16 Strange Facts About Henry VIII You Definitely Didn't Learn in History Class

Henry VIII might be famous for killing two of his wives, but there was a lot more to the life of this early modern monarch than marital madness. So just who was Henry VIII? A superior athlete, a guy who liked to strut around and show off his gorgeous legs, a talented musician who might have composed a song or two, and an all-around egomaniac. But there are other things that raise the question of "What did Henry VIII do"?

In great contrast to his later break from the Church in Rome, Henry was once fervently pro-Pope, so much so that he went to the mat for the Holy Father and got quite the honor. In his spare time, he arranged marriages for close relatives, played a lot of tunes, and loved animals. And that's just the beginning of the odd facts about Henry VIII. Keep reading to find out more bizarre things about the life of Henry VIII.


  • Henry's Toilet Attendant Was The Most Important Royal Servant

    In Henry's court, his servants vied to be as physically close to the king as possible - at all times. The monarch reserved the honor of being close to his royal person for only a few people. During his reign, only four men got the gig of "Groom of the Stool," the most physically intimate position - and therefore the most honored - of his attendants.

    These grooms not only helped dress and undress the king before and after he went to the bathroom, but also controlled access to the monarch and some of his finances. They even had power over a stamp of the King's signature, a powerful financial tool.

  • He Was So Fat He Had To Be Hoisted Into His Horse Saddle With A Crane

    Everyone knows that Henry, once an athletic, svelte man, got plump, but how fat was he? Once he got into his 40s, he'd gained so much weight (some sources put him at upwards of 400 pounds) that he couldn't even mount a horse by himself. In fact, Henry needed a crane to hoist him up and drop him into his war horse's saddle.

    Some scholars believe that he also needed an early version of a wheelchair to get around.

    Eventually, his waist ballooned to over 50 inches.

  • Henry Once Planned To Marry Two Of His Kids To One Another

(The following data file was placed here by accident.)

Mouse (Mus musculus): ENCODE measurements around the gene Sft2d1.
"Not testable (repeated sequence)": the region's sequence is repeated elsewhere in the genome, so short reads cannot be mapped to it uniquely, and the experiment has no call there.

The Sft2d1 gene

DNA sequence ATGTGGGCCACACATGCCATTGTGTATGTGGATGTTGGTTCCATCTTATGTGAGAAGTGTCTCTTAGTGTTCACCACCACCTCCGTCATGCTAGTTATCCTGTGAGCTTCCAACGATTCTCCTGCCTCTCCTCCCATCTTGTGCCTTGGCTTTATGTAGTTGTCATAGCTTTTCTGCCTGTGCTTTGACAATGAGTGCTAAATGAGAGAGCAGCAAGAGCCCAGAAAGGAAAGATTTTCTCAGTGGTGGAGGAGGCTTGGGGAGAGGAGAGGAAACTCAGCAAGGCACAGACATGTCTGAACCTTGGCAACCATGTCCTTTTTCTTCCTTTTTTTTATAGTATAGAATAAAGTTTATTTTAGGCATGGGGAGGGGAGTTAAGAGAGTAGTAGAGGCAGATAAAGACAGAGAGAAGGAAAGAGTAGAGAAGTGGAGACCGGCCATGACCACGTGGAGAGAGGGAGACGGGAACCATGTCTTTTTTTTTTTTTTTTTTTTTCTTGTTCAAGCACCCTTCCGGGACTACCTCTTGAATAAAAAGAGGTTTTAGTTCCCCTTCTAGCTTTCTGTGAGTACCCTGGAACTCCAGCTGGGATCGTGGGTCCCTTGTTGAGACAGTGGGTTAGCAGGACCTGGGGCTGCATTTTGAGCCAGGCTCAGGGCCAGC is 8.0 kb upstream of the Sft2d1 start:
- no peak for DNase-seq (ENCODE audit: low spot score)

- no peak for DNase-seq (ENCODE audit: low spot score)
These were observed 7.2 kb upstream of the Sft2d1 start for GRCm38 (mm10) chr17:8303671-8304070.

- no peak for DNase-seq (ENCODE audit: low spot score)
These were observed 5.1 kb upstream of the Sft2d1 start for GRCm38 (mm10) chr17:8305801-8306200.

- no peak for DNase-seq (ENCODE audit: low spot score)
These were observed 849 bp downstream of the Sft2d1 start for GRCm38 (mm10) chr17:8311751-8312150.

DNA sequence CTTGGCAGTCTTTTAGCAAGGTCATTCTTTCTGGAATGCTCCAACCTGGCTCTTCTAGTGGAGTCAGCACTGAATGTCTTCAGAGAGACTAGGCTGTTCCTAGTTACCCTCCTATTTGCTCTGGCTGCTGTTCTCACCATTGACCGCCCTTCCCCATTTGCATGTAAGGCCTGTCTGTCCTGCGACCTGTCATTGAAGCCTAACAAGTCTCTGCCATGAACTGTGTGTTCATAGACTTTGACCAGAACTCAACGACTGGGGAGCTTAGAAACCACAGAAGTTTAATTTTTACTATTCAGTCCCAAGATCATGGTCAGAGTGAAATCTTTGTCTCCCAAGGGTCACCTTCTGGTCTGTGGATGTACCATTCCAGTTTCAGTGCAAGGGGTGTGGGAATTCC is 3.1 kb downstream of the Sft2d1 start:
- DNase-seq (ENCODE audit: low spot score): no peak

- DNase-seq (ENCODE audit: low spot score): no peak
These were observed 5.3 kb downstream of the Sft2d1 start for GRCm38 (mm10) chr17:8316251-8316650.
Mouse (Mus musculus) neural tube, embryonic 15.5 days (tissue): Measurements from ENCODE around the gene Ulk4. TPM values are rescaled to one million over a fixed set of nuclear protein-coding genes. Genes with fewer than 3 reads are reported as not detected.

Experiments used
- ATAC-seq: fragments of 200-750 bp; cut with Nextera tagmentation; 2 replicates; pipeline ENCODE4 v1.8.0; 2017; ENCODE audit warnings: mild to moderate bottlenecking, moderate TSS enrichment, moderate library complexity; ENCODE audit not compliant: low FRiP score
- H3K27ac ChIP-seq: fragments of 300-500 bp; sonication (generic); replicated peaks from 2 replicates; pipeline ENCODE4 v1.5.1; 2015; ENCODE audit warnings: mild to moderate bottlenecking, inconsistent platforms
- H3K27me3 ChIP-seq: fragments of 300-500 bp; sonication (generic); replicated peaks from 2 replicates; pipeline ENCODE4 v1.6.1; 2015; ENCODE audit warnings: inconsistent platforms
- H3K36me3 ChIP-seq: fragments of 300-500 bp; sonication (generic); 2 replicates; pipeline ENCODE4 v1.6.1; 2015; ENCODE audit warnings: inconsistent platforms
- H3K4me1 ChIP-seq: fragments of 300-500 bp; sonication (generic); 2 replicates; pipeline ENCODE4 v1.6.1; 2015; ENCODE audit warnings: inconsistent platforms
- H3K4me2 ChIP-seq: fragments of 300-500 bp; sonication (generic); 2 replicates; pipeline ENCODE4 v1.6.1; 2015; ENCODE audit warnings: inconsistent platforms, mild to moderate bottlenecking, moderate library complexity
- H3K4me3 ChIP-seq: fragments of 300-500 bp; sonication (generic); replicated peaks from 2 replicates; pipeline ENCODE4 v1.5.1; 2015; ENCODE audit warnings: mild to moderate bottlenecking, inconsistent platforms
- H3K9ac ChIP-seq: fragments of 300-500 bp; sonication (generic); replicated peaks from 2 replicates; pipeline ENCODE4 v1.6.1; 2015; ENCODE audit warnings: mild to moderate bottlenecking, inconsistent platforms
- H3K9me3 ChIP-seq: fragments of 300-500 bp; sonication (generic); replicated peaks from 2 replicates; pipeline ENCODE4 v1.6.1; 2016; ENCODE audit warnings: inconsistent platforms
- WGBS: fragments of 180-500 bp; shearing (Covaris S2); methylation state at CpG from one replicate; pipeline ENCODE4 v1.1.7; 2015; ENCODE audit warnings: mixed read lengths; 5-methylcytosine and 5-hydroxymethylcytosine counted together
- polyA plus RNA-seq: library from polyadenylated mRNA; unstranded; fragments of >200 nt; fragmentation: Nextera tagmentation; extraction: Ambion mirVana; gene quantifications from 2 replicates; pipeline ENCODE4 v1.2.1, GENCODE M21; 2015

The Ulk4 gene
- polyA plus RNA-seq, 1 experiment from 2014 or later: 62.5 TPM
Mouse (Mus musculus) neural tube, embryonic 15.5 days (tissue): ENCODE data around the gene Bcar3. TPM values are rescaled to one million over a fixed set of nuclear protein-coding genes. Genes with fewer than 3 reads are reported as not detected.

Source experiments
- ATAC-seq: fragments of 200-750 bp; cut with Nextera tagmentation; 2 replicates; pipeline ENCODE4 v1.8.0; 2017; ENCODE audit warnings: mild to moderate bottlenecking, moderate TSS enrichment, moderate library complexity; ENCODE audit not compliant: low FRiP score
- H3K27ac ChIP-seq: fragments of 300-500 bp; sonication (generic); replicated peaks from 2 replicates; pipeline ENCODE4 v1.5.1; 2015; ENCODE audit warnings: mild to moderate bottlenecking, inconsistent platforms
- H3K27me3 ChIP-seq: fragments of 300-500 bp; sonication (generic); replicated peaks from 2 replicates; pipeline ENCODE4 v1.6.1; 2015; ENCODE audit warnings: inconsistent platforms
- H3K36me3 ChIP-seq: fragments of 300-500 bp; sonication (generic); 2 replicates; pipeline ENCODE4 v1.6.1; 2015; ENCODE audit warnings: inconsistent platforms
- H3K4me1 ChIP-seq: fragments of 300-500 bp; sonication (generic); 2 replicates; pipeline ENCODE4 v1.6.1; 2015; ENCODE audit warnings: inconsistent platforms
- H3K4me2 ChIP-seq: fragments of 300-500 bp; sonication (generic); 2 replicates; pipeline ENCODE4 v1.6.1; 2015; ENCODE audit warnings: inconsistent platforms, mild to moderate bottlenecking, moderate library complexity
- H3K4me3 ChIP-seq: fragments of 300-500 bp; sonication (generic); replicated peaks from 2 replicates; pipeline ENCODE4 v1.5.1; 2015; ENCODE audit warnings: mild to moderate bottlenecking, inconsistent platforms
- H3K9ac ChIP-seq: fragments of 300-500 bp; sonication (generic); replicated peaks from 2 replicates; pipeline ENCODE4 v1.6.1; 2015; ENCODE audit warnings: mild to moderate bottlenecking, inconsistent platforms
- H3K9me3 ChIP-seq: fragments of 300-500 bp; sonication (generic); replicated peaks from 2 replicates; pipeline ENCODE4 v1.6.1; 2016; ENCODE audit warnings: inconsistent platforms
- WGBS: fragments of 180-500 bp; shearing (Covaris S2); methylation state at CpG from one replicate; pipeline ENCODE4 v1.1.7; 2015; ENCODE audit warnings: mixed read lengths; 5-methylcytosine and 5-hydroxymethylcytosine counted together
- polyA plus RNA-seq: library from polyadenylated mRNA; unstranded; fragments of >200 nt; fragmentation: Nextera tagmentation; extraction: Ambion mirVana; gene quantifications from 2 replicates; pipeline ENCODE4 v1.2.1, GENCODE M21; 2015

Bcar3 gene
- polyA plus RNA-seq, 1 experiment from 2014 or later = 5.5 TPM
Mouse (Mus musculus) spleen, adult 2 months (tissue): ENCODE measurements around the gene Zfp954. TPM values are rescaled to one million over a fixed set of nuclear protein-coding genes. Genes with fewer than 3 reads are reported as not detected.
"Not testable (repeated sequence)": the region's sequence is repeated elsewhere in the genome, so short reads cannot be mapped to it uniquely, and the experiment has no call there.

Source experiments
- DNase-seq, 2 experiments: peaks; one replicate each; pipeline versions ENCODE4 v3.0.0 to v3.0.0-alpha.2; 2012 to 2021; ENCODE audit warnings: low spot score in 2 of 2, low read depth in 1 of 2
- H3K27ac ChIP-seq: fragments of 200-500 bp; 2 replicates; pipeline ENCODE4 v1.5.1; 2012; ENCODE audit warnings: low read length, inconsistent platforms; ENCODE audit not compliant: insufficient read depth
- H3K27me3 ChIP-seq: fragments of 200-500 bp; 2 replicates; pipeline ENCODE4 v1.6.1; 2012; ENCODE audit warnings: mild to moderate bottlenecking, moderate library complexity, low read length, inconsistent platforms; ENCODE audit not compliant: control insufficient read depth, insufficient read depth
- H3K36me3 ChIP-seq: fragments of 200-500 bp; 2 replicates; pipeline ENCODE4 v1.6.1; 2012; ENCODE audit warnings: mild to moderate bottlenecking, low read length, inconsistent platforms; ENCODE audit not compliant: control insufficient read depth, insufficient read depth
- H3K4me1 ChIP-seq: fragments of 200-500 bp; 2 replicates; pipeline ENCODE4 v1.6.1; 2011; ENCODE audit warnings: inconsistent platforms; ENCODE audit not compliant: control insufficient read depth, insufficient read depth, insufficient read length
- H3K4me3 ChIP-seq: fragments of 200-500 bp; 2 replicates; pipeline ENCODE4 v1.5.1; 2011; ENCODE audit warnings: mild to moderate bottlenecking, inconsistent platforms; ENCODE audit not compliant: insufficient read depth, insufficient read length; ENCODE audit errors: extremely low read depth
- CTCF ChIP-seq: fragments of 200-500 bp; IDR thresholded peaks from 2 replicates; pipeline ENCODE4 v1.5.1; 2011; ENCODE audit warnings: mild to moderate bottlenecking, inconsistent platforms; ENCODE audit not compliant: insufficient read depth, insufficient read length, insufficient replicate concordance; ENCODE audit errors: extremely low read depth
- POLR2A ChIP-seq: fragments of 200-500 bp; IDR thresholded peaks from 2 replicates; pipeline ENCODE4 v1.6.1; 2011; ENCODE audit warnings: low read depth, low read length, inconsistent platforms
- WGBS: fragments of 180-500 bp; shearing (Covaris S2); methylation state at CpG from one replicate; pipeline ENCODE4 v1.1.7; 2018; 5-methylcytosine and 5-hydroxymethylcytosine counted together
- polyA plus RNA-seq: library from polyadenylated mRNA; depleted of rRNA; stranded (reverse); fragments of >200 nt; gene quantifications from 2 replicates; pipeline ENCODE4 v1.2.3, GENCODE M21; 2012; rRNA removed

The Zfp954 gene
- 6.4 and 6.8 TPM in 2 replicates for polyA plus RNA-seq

For the longest time, Henry didn't have a legitimate male heir, so he decided to concoct what, had it come to fruition, might have been the grossest marriage ever. Though he didn't have a son by his first wife, Catherine of Aragon, he did have an illegitimate boy by his mistress, Elizabeth "Bessie" Blount.

    Henry Fitzroy (a surname meaning "son of the king") was named duke of Richmond and Somerset. In order to ensure that his country didn't descend into war again over his lack of a male heir, King Henry wanted to make Fitzroy the next monarch with the boy's half-sister, Mary, as his wife. This incestuous match got the green-light from the Pope, but thankfully Fitzroy ended up marrying someone else. He actually died at the age of 17, leaving the door open for Henry's legitimate kids to take the throne.

  • A Blow To The Brain From Jousting Might Have Changed His Personality 

    A Blow To The Brain From Jousting Might Have Changed His Personality 
    Photo: Paulus Hector Mair / Wikimedia Commons / Public Domain

    In 2020, English researchers discovered what they believe is the site where Henry VIII received a blow to the head from jousting that could have caused traumatic brain injury. Other scientists have suggested the incident might have led to Henry's erratic, depressed behavior.

    Using radar, the scientists found the site of a jousting tiltyard about 5.5 feet underground at Greenwich Palace, where Henry was born and liked to spend time partying and jousting. The palace and tiltyard were destroyed during the reign of Charles II. Simon Withers, a doctoral candidate in the Design School at the University of Greenwich, said he and other researchers found the remains of two octagonal buildings that might have been viewing towers for watching jousting tournaments.

    In 1536, Henry was taking part in a tournament when he fell off his horse, and the horse in turn fell on him, leaving the king unconscious for several hours and possibly altering his cheerful, outgoing personality. The incident "does seem to be this central event that changed the behavior of [Henry VIII]," Withers said.